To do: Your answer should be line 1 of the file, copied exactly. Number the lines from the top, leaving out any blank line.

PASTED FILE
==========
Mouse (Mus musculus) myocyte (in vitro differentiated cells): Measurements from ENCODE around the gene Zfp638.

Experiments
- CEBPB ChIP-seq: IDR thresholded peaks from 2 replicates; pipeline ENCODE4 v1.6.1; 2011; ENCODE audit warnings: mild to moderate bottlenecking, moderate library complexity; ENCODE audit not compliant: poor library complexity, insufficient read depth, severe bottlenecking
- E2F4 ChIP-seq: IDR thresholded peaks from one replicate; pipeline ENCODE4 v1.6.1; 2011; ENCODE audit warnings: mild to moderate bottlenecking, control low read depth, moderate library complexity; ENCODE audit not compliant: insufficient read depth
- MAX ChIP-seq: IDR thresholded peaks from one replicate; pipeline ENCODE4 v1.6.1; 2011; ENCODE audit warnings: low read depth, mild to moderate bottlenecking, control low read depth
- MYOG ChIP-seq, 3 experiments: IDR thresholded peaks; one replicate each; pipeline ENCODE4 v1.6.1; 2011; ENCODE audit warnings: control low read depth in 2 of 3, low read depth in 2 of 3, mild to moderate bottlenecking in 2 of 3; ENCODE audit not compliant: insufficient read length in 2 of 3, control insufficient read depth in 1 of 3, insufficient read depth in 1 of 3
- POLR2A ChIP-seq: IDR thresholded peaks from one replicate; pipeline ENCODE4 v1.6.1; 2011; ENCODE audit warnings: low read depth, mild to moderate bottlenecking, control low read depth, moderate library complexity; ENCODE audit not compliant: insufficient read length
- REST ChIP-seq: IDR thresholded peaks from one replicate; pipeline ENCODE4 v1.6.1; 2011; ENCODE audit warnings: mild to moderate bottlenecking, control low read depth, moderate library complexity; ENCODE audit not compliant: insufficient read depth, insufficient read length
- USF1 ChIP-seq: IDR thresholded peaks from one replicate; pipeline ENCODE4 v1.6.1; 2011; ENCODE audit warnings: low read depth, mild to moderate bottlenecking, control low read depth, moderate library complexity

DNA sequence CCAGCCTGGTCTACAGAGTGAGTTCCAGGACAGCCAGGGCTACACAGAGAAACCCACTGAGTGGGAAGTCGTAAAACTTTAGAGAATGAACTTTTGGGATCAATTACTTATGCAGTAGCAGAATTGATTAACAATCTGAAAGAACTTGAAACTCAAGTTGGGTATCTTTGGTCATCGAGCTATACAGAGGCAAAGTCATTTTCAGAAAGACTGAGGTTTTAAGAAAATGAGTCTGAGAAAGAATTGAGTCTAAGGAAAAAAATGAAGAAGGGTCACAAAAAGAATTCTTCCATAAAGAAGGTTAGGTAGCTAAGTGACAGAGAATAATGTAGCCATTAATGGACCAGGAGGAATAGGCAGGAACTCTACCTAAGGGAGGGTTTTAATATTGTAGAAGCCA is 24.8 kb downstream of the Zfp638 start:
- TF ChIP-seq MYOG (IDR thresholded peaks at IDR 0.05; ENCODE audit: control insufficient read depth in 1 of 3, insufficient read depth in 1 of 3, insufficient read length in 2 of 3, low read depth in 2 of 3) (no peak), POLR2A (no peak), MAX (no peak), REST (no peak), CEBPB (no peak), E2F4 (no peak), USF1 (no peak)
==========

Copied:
Mouse (Mus musculus) myocyte (in vitro differentiated cells): Measurements from ENCODE around the gene Zfp638.